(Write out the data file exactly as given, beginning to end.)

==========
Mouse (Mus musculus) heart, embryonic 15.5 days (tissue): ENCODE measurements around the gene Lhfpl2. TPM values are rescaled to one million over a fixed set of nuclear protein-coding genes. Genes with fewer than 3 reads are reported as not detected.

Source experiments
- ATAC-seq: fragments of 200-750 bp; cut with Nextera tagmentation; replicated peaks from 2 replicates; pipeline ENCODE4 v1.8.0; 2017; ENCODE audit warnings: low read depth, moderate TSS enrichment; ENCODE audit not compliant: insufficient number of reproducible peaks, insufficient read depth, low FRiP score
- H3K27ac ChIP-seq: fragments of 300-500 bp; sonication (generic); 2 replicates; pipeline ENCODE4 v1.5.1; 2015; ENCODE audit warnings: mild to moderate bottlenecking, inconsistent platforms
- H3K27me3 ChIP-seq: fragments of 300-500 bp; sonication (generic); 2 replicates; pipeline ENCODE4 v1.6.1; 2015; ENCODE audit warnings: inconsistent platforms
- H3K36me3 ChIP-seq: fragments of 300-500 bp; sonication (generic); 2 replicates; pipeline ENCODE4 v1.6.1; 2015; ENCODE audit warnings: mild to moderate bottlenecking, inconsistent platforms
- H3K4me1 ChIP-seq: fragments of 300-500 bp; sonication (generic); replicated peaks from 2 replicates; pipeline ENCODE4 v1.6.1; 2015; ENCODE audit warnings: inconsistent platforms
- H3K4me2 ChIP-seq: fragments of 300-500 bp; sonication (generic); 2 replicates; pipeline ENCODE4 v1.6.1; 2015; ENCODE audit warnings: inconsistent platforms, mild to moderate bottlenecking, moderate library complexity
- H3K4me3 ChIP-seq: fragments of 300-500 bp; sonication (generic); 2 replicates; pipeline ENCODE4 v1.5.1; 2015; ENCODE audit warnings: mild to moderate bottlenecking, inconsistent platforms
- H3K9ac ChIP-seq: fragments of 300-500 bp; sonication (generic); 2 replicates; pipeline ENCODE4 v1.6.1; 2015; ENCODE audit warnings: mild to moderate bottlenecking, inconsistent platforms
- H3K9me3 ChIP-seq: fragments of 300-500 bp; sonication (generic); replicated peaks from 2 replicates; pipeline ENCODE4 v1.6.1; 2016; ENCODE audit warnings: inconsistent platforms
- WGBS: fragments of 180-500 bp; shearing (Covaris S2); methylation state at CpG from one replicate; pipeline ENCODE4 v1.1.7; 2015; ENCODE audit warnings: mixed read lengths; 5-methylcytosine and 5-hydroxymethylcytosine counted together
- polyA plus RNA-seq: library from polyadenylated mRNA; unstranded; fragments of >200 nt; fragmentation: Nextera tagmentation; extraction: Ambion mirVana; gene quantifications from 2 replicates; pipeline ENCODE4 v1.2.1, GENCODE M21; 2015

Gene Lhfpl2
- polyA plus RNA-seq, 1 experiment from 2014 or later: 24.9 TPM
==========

Mouse (Mus musculus) heart, embryonic 15.5 days (tissue): ENCODE measurements around the gene Lhfpl2. TPM values are rescaled to one million over a fixed set of nuclear protein-coding genes. Genes with fewer than 3 reads are reported as not detected.

Source experiments
- ATAC-seq: fragments of 200-750 bp; cut with Nextera tagmentation; replicated peaks from 2 replicates; pipeline ENCODE4 v1.8.0; 2017; ENCODE audit warnings: low read depth, moderate TSS enrichment; ENCODE audit not compliant: insufficient number of reproducible peaks, insufficient read depth, low FRiP score
- H3K27ac ChIP-seq: fragments of 300-500 bp; sonication (generic); 2 replicates; pipeline ENCODE4 v1.5.1; 2015; ENCODE audit warnings: mild to moderate bottlenecking, inconsistent platforms
- H3K27me3 ChIP-seq: fragments of 300-500 bp; sonication (generic); 2 replicates; pipeline ENCODE4 v1.6.1; 2015; ENCODE audit warnings: inconsistent platforms
- H3K36me3 ChIP-seq: fragments of 300-500 bp; sonication (generic); 2 replicates; pipeline ENCODE4 v1.6.1; 2015; ENCODE audit warnings: mild to moderate bottlenecking, inconsistent platforms
- H3K4me1 ChIP-seq: fragments of 300-500 bp; sonication (generic); replicated peaks from 2 replicates; pipeline ENCODE4 v1.6.1; 2015; ENCODE audit warnings: inconsistent platforms
- H3K4me2 ChIP-seq: fragments of 300-500 bp; sonication (generic); 2 replicates; pipeline ENCODE4 v1.6.1; 2015; ENCODE audit warnings: inconsistent platforms, mild to moderate bottlenecking, moderate library complexity
- H3K4me3 ChIP-seq: fragments of 300-500 bp; sonication (generic); 2 replicates; pipeline ENCODE4 v1.5.1; 2015; ENCODE audit warnings: mild to moderate bottlenecking, inconsistent platforms
- H3K9ac ChIP-seq: fragments of 300-500 bp; sonication (generic); 2 replicates; pipeline ENCODE4 v1.6.1; 2015; ENCODE audit warnings: mild to moderate bottlenecking, inconsistent platforms
- H3K9me3 ChIP-seq: fragments of 300-500 bp; sonication (generic); replicated peaks from 2 replicates; pipeline ENCODE4 v1.6.1; 2016; ENCODE audit warnings: inconsistent platforms
- WGBS: fragments of 180-500 bp; shearing (Covaris S2); methylation state at CpG from one replicate; pipeline ENCODE4 v1.1.7; 2015; ENCODE audit warnings: mixed read lengths; 5-methylcytosine and 5-hydroxymethylcytosine counted together
- polyA plus RNA-seq: library from polyadenylated mRNA; unstranded; fragments of >200 nt; fragmentation: Nextera tagmentation; extraction: Ambion mirVana; gene quantifications from 2 replicates; pipeline ENCODE4 v1.2.1, GENCODE M21; 2015

Gene Lhfpl2
- polyA plus RNA-seq, 1 experiment from 2014 or later: 24.9 TPM